Security laws, regulations and guidelines directory

By CSO staff, CSO |  Security, privacy, regulation

4. National Identifier Requirements: Requires that health care providers, health plans and employers have standard national numbers that identify them on standard transactions. This rule is administered by The Centers for Medicare & Medicaid Services.

5. Enforcement Rule: Provides standards for enforcing all the Administration Simplification Rules.

Source: U.S. Department of Health and Human Services, HIPAASurvivalGuide.com

The Health Information Technology for Economic and Clinical Health Act (HITECH)

What it covers: Part of the American Recovery and Reinvestment Act of 2009, the HITECH Act significantly modifies HIPAA by adding new requirements concerning privacy and security for patient health information. It widens the scope of privacy and security protections available under HIPAA, increases the potential legal liability for non-compliance and provides for more enforcement.

Who is affected: Health care providers, health plans, health clearinghouses and "business associates," including people and organizations that perform claims processing, data analysis, quality assurance, billing, benefits management, etc.

Link to the law: http://www.hipaasurvivalguide.com/hitech-act-text.php (easy to read format)

More formal version: http://www.hhs.gov/ocr/privacy/hipaa/understanding/coveredentities/hitec...

Key requirements/provisions:

* Expansion of HIPAA security standards to "business associates," including people and organizations (typically subcontractors) that perform activities involving the use or disclosure of individually identifiable health information, such as claims processing, data analysis, quality assurance, billing, and benefit management, as well as those who provide legal, accounting, or administrative functions.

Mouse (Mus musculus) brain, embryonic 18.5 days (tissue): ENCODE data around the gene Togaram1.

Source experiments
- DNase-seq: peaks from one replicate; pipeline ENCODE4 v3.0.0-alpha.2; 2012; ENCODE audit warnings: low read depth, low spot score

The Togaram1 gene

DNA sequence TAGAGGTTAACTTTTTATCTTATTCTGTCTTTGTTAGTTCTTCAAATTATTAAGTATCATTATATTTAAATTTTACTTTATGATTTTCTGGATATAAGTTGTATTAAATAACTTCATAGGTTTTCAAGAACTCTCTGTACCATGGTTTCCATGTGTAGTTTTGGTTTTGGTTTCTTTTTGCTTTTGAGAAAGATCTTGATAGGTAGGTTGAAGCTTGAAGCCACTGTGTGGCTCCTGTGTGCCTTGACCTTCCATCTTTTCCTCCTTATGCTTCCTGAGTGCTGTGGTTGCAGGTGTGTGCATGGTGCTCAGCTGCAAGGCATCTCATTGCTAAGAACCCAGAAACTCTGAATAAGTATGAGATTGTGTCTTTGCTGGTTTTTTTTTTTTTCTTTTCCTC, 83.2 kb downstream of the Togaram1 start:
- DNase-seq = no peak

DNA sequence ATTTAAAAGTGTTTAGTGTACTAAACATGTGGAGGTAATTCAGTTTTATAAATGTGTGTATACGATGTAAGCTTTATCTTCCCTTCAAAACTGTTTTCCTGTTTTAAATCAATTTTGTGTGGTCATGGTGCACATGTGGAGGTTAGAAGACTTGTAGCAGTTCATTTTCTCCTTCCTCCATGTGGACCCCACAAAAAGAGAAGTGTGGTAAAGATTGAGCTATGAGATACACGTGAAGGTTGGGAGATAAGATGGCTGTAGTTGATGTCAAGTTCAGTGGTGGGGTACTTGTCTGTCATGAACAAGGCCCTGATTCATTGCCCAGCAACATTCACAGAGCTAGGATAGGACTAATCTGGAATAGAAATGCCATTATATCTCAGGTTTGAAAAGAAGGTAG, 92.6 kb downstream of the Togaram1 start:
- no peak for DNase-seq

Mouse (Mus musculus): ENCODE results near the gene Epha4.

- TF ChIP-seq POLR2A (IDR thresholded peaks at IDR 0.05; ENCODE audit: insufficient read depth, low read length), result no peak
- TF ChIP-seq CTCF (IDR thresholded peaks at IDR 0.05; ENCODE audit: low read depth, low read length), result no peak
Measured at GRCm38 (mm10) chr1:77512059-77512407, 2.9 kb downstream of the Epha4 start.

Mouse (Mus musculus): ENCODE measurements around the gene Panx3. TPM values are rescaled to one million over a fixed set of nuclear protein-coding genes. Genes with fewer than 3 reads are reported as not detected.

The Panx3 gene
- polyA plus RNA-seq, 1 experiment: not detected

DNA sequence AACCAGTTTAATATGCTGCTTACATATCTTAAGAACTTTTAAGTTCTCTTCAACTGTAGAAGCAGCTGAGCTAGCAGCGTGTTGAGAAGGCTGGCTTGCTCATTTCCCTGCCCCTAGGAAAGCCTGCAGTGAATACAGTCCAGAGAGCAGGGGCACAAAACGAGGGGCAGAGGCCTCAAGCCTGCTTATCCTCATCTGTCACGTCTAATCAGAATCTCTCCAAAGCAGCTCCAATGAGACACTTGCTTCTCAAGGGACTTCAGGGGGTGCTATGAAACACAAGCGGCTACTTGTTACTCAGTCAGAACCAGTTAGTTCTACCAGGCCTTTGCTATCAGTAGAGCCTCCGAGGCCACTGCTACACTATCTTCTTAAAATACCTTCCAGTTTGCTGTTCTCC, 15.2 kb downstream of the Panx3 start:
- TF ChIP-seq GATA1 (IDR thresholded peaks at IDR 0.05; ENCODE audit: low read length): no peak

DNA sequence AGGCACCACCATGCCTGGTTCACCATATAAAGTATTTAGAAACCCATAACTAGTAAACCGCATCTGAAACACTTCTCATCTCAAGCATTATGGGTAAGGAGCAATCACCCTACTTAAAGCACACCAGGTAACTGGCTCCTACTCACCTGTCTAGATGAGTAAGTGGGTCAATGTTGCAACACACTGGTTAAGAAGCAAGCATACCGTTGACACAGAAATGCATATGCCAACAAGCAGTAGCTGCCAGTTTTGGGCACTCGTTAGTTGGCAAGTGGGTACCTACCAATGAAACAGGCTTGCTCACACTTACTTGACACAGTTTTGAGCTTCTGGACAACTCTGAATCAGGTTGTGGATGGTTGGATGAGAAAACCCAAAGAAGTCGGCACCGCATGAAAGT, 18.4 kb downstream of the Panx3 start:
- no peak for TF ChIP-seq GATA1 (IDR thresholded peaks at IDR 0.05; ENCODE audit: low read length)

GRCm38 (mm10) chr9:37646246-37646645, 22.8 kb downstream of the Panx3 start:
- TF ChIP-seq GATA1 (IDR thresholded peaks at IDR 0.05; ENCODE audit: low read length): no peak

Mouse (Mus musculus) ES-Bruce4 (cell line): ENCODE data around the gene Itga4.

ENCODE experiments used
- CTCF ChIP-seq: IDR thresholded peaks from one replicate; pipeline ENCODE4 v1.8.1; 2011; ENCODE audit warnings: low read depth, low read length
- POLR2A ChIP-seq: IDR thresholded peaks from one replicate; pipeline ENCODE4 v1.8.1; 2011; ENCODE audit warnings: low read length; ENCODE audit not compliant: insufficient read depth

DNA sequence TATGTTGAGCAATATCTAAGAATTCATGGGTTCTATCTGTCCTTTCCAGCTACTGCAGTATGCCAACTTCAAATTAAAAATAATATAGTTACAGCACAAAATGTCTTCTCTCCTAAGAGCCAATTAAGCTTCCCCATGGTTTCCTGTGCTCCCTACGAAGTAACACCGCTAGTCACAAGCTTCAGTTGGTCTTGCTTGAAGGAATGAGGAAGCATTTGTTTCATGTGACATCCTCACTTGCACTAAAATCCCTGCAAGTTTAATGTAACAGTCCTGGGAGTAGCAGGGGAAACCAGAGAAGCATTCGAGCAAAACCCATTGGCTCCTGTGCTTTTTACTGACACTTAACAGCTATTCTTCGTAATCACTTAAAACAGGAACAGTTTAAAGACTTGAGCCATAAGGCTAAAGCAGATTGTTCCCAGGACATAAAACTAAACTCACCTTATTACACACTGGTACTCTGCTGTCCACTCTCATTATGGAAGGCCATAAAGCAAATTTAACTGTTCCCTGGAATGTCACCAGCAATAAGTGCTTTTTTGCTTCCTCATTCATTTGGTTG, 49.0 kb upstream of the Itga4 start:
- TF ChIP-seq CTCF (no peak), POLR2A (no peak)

* Increased civil penalties for "willful neglect."

* Data breach notification requirements for unauthorized uses and disclosures of "unsecured PHI." These notification requirements are similar to many state data breach laws related to personally identifiable financial information data.

* Stronger individual rights to access electronic medical records and restrict the disclosure of certain information.

* New limitations on the sale of protected health information, marketing and fundraising communications.

Source: U.S. Department of Health and Human Services, HIPAASurvivalGuide.com

Patient Safety and Quality Improvement Act (PSQIA, Patient Safety Rule)


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